I am able to configure my Linux box with iptables to allow specific ports to specific addresses (and use the same or different ports on the internal hosts, much like pfSense can do).

    For example, if I have 2 firewalls, I have to SSH to port on pfSense that accepts SSH connections, then forward that internally to the Linux box using either the same or different port. Once I hit that one, I can SSH internally to the Linux boxes through local access. The reason for my confusion is I don't see how that's any different than what you described above. e.g. I can go right to the destination as well, if I configure it to do so.


  • I agree that two firewalls of different type will add a fraction of additional security, based on the idea that a bug in one is unlikely to be in the other. However I think that "…only use a couple common protocols..." rather than a VPN will probably add more insecurity than what's gained from the dual firewall setup.

    • Every service open to the outside in a firewall is an attack vector and multiple open services are more insecure than a single service (VPN).

    • The more complicated configuration with multiple open services and multiple firewalls with different administration increase the risk for administrative errors.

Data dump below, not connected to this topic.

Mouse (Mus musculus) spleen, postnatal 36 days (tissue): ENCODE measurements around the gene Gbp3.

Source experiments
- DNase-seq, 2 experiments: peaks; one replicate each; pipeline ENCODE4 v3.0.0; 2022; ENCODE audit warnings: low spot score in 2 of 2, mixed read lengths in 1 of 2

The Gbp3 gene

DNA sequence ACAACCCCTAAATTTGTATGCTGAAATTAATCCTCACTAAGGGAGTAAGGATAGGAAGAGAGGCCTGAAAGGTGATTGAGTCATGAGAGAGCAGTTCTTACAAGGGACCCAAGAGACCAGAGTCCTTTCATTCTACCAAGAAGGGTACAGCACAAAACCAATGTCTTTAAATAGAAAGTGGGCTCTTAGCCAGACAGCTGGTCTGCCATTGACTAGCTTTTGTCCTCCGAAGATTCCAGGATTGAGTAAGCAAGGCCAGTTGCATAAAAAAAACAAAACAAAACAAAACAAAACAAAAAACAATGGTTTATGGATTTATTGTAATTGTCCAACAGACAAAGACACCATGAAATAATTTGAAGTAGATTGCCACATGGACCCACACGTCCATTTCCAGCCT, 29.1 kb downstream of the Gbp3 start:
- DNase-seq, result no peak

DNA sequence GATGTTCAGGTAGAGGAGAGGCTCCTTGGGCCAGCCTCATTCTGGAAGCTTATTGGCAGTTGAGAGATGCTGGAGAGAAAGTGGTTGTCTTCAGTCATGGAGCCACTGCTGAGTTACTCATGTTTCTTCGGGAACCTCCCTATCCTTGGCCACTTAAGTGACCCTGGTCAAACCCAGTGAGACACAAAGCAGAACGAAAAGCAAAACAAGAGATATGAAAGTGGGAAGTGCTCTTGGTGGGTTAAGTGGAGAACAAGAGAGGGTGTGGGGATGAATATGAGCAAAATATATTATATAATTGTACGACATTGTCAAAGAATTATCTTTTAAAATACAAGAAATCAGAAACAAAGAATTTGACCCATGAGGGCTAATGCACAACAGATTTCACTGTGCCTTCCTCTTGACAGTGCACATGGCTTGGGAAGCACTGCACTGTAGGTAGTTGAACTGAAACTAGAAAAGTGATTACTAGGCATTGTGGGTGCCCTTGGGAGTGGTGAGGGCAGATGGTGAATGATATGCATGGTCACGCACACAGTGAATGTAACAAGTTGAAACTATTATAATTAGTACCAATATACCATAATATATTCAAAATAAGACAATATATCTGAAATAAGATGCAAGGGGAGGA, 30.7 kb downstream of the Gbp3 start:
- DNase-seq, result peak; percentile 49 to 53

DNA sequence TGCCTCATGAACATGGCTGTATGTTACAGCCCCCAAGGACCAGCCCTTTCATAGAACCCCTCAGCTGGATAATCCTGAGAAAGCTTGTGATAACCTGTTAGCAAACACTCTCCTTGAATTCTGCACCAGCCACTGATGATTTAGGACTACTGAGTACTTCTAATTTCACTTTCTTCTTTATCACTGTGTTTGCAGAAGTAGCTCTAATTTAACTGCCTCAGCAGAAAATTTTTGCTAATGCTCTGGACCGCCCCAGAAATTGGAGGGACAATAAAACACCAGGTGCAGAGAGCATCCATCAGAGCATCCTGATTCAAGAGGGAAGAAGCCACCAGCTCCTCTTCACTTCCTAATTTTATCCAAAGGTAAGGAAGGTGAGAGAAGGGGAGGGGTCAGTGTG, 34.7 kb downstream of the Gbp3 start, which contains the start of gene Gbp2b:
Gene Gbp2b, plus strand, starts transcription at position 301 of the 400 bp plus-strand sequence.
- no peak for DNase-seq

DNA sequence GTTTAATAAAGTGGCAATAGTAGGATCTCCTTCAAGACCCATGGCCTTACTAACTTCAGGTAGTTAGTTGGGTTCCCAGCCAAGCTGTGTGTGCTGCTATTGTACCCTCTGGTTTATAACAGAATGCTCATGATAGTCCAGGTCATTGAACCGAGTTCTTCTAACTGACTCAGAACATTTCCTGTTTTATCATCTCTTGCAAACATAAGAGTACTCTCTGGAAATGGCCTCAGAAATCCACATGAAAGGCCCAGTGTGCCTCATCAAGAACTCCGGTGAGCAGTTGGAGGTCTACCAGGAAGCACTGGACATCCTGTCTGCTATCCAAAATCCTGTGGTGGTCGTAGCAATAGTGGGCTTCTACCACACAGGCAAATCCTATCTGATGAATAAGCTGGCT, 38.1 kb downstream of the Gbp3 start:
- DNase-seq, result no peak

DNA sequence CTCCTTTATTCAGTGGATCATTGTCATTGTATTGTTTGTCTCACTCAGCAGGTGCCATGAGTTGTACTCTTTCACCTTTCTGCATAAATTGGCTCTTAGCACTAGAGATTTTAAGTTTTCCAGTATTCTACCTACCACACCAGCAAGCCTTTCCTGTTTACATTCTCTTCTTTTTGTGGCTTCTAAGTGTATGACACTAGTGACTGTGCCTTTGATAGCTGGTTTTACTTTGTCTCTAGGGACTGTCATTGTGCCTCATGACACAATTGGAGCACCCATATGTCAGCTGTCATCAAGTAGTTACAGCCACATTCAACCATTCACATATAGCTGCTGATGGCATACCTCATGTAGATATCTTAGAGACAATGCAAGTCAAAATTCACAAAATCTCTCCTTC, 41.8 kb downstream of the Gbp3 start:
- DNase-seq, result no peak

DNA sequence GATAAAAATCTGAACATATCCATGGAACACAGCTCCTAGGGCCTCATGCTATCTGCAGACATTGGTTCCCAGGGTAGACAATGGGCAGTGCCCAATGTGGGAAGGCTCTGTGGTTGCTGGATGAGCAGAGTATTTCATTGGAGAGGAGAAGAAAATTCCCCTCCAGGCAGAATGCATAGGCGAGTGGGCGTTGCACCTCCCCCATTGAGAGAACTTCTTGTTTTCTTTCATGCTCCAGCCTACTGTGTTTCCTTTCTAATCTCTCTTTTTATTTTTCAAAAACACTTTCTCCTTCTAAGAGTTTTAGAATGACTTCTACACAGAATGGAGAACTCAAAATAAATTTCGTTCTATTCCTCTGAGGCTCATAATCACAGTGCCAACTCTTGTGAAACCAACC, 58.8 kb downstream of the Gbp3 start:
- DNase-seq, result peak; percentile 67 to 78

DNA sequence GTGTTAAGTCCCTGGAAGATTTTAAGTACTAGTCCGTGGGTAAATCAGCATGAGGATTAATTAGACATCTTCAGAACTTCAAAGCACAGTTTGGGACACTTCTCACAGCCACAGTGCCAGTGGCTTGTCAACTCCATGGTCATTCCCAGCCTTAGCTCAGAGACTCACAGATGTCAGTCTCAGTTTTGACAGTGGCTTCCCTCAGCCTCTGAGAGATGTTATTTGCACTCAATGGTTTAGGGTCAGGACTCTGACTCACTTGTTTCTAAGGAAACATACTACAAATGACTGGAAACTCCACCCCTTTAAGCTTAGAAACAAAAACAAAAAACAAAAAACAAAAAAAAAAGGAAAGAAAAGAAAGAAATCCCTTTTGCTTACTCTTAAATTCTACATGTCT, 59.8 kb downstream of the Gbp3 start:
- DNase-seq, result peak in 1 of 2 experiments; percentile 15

• Once configured, a VPN is an easy to use do-it-all access path to the network in question which decreases the risk for user mistakes and stupid ideas caused by the fact that the access to the home network is more complicated and/or may have usage limitations.

    Defense in depth isn't just having serial perimeter firewalls. Defense in depth is about deploying security at every level possible. Like having a sane network design, not using any outdated and/or insecure clients, configuring all nodes as securely as possible, doing proper log management, keeping yourself updated on the security landscape, constantly educating the users and many many more things.

    With an updated firewall of good reputation (like pfSense) that's being well administered, I'd say that the risk for someone to break through it is a long way down on the list of threats to your network.


  • However, this portion confuses me: "On IPv4, I have to use port forwarding to the appropriate computer, but on IPv6, I go right to the destination.  PfSense is configured to allow specific ports to specific addresses."

    What confuses you?  IPv4 has to go through NAT and requires port forwarding to reach the appropriate computer.  With IPv6, the firewall is configured to allow the packets through to the specified address.  In either case, the destination computer's firewall is configured to allow the specific protocol


  • P3R: Just for clarity, only 1 port (not SSH) is opened to outside, but that is the price to pay if we want to be able to access a server remotely. Just having the port open only gains them a single vector with which to begin an attack. When I travel for extended time, I also occasionally open up an additional port (SSH) for a different service. This is in the event something happens I can remote back in and fix something for my wife. Although less secure to then have a 2nd port open vs. the 1st that's usually always open, makes my life easier than trying to explain/write instructions/create permissions for my wife to grant my remote access. e.g. if I could do that, I'd just explain to her how to fix the issues. :)